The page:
Shocking DNA Revelation Could Free Three Men Imprisoned for 20 Years

By Hugo Mercer August 23, 2023

New DNA findings suggest a shocking twist in the 1997 murder case of a Pennsylvania woman; the men convicted may be innocent.

Convictions may be overturned in the 1997 murder case of a 70-year-old Pennsylvania woman as new DNA evidence indicates an unknown man could be the perpetrator, not the three men who have been incarcerated for more than two decades. Forensics expert, Timothy Palmbach, testified on Tuesday on the recent evidence featuring a combination of the unknown male's semen, the victim's blood, and urine on the victim's bedsheets, essentially refuting a fundamental prosecution argument.

This evidence “fundamentally changes the nature of the crime scene and the conclusion to be drawn from it,” Palmbach stated in court and reiterated in a forensic report. Derrick Chappell, Morton Johnson, and Samuel Grasty, the three men serving out life sentences for the crime, have always declared their innocence and have now petitioned for their convictions to be overturned.

The victim was Henrietta Nickens, who was discovered dead in her Chester, Pennsylvania, home on October 10, 1997. Investigators discovered semen within her body and a green jacket with cocaine in the pocket on top of her TV. Semen tests affirmed that it belonged to an unidentified male. The prosecution has argued there was no substantial evidence of nonconsensual sex or that this unknown male killed Nickens.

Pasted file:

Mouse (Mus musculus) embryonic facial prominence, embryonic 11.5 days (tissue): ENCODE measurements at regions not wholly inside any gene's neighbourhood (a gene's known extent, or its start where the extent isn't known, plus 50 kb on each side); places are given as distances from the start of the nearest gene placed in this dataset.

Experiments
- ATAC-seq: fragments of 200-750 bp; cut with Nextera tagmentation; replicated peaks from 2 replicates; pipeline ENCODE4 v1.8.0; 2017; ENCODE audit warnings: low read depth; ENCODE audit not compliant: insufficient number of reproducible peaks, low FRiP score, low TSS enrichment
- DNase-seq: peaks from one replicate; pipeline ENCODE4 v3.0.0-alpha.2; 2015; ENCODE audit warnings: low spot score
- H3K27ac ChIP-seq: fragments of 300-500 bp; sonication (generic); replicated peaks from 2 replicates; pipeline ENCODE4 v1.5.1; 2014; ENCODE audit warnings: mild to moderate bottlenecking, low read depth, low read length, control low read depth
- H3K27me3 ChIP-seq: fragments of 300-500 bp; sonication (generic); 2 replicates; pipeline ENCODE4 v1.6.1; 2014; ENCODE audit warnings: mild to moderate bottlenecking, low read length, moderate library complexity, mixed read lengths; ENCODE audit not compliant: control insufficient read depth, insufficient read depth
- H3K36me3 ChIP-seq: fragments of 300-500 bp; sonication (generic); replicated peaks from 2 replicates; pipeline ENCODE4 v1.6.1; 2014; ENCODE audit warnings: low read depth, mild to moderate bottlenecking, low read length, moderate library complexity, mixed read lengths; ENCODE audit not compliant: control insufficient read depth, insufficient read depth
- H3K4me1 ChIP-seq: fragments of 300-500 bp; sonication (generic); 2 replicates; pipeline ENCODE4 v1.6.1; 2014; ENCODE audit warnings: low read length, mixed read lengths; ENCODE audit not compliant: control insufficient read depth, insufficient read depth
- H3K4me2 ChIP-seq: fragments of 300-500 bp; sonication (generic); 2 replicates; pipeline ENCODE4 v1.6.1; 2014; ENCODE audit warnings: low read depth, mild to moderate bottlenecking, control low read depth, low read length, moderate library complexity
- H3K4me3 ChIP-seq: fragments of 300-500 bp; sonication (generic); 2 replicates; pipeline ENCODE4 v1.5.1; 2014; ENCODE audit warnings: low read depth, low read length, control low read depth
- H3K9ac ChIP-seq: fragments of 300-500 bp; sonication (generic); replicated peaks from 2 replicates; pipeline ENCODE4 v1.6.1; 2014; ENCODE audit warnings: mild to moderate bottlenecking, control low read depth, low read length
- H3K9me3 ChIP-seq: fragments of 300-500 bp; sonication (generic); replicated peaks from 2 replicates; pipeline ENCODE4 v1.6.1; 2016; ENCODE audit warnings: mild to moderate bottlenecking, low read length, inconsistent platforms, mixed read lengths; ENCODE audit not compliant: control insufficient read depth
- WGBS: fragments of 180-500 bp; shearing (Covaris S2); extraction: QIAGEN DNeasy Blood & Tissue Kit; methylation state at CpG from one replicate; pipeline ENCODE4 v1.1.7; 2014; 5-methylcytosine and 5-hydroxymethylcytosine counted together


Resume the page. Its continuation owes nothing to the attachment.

The case against the incarcerated men primarily relied on testimony from a 15-year-old Richard McElwee, who claimed he acted as lookout while Nickens was robbed. In return for his testimony, McElwee pleaded guilty to third-degree murder and other charges, receiving a sentence of six to twelve years in 1999.

The defendants are now adequately represented by non-profit bodies working to free wrongly incarcerated people - Johnson with the Innocence Project, Chappell with the Pennsylvania Innocence Project, and Grasty supported by Centurion.

In court, families of the three convict men gathered to lend their support. Janet Purnell, Johnson’s mother, lamented the decades-long pain of seeing her son wrongfully convicted. “Everybody needs to know that my son – they didn’t do that. They’re innocent. And justice will prevail,” Purnell said.

Jeffrey Fumea from Pennsylvania State Police forensic DNA division also testified, stating that the unknown man's semen has been entered into the CODIS, the US DNA database, but no match has been found.

The appeal for a new trial followed extensive DNA testing in 2021, which further linked crime scene evidence from the unknown male and excluded the convicted men, according to legal representatives for the men. Advanced testing techniques, especially 'touch DNA', discovered that the DNA from semen matched several other pieces of crime scene evidence, contradicting the prosecutions argument of consensual sex.